Good Luck!

Kevin: Do i need itemized receipts from medical bill for my tax returns

Corporate Tax Network: Hi Kevin, If you are planning on claiming medical expenses on your tax return, and qualify for the deduction, you should keep all related receipts for at least 7 years, in case of an audit. Schedule A Itemized deduction splits the medical expenses as follows: Prescription Medicine and Drugs; Doctors, dentists and nurses; Hospitals and nursing homes, insurance premiums, and other out of pocket medical expenses. You would need to provide a list of all the “other” out of pocket medical expenses you are claiming.

Gabriel: Tax Pros, my question is that we had our home loan remodified last year under the Attorney General plan implemented by President Obama. Can the IRS tax us for the amount they modified?

Corporate Tax Network: Hi Gabriel, a loan modification would not result in taxable income. You would have to report and pay tax if the bank cancelled some or all of your debt, but this would not apply to a loan modification or a re-financing.

Stephen: What should be done if an employer does not issue a W2 by the IRS deadline of Jan 31st?

Corporate Tax Network: Hi Stephen, Employers have until January 31st to prepare a w-2 and it is not unusual for a w2 to be received in the mail as late as February 14th. If a w2 has not been received by the middle of February, contact the employer and verify the address. The Internal Revenue Service can contact your employer and request a w2 on your behalf. You can call the IRS and ask for intervention, but you will need to provide the IRS with your employer’s name, address, phone and employer identification number and your information and an estimate of annual wages, withheld taxes and employment dates.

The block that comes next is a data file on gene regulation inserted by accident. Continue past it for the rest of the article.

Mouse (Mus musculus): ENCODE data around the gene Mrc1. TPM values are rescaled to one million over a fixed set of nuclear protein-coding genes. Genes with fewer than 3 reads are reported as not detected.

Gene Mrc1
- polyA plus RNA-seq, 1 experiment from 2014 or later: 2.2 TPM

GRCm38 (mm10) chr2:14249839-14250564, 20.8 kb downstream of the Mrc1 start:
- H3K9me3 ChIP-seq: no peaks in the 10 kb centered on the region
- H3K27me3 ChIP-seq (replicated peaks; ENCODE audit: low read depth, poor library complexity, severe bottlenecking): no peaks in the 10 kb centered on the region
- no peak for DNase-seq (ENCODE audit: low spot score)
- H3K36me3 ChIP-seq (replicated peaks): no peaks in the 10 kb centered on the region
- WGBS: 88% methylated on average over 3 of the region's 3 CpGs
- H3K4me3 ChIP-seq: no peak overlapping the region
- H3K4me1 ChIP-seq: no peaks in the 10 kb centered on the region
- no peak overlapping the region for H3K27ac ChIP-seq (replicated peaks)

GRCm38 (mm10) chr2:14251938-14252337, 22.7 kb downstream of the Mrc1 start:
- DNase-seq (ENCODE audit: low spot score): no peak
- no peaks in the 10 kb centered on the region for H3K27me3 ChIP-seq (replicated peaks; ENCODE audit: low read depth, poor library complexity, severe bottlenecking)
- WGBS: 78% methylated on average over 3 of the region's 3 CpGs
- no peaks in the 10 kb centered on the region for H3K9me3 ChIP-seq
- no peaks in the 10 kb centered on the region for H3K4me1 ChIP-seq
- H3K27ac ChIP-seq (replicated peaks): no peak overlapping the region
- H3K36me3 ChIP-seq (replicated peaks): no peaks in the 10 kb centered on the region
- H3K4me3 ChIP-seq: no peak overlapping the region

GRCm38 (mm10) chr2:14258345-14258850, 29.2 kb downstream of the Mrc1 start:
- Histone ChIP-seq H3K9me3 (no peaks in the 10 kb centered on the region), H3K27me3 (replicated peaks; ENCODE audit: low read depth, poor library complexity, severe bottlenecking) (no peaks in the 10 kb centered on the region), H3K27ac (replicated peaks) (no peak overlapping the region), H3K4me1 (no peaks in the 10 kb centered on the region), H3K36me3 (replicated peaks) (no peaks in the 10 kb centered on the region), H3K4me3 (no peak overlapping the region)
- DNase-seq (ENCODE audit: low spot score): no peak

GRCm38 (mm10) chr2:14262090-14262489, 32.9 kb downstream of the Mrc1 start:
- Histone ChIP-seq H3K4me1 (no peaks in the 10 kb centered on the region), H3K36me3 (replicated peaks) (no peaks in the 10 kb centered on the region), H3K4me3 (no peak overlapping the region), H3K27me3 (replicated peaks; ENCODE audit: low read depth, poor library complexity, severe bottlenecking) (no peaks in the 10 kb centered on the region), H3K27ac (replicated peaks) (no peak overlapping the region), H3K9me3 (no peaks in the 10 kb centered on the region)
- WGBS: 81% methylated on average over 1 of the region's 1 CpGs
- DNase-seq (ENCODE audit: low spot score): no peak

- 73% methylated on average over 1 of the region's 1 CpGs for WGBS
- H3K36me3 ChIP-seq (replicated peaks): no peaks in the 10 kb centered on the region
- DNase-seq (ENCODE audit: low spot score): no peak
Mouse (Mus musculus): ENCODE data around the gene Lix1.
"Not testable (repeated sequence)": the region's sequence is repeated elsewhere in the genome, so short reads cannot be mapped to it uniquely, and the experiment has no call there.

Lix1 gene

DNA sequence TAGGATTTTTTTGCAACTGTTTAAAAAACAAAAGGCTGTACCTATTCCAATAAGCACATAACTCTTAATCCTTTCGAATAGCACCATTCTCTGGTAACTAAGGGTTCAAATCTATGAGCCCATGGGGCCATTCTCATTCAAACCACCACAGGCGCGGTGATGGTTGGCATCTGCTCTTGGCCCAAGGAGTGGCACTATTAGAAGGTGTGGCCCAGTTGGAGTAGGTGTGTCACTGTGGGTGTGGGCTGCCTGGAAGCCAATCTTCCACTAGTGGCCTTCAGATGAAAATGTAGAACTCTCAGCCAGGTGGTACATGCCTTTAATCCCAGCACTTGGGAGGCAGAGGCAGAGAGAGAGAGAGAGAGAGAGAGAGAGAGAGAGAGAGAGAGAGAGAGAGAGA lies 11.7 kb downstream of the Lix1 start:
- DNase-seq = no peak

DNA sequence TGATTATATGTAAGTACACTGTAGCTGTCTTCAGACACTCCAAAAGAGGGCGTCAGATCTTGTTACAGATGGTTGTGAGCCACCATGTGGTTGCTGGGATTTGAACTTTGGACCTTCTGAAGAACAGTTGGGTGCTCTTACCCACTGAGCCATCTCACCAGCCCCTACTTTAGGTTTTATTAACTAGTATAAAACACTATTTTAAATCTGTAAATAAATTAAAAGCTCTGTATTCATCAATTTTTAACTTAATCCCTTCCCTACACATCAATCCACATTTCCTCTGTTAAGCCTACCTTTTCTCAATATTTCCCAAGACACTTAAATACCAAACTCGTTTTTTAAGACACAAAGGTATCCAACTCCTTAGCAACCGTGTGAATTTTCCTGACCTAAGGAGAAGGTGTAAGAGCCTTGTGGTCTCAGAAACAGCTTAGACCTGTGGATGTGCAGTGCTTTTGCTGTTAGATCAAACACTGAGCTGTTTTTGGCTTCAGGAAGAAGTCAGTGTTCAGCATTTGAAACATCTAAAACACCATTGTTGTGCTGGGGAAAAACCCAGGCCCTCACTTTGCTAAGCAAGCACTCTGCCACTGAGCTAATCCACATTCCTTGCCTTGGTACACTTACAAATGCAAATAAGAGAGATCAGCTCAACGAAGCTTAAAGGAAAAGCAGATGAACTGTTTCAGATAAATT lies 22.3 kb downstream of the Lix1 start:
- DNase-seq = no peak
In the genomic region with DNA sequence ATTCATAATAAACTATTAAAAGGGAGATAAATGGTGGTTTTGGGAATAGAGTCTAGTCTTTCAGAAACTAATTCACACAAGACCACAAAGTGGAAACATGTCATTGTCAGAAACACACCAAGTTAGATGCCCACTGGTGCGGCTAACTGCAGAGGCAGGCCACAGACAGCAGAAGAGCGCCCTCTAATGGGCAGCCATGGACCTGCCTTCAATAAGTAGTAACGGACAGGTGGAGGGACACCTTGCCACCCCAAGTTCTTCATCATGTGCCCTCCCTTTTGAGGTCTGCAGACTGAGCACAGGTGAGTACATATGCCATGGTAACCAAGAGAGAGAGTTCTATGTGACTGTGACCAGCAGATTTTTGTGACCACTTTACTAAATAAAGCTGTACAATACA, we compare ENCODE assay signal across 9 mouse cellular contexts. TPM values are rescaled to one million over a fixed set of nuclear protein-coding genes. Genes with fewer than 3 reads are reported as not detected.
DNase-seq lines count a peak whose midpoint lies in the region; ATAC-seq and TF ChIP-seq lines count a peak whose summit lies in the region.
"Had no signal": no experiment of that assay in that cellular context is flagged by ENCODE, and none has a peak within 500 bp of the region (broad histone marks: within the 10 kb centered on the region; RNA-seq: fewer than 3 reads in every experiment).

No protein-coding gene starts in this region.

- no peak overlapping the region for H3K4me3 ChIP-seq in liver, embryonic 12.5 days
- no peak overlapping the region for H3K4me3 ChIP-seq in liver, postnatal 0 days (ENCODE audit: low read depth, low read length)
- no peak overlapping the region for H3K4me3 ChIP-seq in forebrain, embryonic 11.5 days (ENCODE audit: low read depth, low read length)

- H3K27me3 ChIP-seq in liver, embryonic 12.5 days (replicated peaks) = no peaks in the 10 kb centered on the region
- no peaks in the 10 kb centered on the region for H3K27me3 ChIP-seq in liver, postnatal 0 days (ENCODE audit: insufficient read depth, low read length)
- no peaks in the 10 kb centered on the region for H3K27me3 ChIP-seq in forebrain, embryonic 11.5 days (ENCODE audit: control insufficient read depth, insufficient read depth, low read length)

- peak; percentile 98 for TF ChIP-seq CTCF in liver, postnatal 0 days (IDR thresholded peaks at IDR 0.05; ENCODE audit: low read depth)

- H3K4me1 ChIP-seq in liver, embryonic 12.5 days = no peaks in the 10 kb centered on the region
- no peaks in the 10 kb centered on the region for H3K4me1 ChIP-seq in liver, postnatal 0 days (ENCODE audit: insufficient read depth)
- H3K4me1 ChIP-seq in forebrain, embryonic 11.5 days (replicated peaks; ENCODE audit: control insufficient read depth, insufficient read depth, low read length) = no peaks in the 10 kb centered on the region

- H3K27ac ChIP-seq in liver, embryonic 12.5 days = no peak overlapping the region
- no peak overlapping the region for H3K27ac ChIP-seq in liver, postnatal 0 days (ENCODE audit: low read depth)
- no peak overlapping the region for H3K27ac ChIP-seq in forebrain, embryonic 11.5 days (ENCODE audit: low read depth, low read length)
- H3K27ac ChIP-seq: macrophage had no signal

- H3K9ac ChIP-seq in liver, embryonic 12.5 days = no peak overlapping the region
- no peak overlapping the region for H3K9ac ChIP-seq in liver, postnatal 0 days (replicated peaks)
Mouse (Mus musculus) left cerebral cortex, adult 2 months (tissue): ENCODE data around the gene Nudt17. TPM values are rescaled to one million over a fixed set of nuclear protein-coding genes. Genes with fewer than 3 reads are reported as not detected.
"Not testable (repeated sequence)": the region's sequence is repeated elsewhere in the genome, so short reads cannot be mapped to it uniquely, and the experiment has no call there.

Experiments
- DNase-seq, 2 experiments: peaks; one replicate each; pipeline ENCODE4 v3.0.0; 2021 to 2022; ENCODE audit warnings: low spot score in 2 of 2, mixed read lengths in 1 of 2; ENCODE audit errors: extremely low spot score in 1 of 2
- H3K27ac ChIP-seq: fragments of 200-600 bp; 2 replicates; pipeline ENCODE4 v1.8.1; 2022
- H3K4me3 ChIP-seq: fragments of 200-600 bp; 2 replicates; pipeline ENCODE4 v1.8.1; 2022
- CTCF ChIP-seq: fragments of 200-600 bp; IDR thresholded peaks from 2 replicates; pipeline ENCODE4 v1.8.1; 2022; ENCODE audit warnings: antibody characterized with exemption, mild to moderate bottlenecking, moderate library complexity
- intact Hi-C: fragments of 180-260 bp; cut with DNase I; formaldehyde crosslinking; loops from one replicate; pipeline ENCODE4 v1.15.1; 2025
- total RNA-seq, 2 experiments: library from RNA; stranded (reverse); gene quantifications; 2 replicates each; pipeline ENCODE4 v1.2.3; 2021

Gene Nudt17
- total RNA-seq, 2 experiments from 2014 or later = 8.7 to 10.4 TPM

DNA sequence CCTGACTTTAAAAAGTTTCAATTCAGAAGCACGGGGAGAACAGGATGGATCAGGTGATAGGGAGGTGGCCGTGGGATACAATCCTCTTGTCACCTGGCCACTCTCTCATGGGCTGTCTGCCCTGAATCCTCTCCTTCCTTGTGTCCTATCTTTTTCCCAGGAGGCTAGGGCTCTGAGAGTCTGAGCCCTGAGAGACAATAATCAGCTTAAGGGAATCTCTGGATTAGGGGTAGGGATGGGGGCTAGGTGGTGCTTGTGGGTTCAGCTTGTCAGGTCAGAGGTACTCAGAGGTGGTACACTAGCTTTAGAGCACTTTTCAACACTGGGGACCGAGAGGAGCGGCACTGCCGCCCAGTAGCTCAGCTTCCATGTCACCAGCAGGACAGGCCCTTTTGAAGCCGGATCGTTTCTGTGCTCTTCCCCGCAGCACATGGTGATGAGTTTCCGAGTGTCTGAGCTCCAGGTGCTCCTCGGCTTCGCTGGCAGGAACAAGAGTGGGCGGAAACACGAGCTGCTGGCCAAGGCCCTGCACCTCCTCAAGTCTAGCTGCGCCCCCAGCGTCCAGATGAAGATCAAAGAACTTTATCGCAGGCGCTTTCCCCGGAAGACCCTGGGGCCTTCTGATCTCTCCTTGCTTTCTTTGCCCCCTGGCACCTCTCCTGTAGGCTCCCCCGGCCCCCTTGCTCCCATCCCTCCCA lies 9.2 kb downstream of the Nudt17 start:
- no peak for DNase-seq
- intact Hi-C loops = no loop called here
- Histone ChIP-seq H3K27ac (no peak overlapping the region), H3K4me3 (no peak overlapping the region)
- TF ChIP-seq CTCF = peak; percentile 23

On the other hand, you can file your income taxes without a w2, the IRS provides a substitute document Form 4852 to be used in place of the missing w2s. Please refer to the IRS website for instructions on how to complete Form 4852. However, using Form 4852 slows down the tax filing process because the IRS has to verify the wages and tax withholdings.

Cindy: My husband is a trucker — not an owner operator, but a company employee. Do we have to print out actual log books to prove days out or just calculate ourselves? Any other deductions you can think of besides the per diem we should be claiming?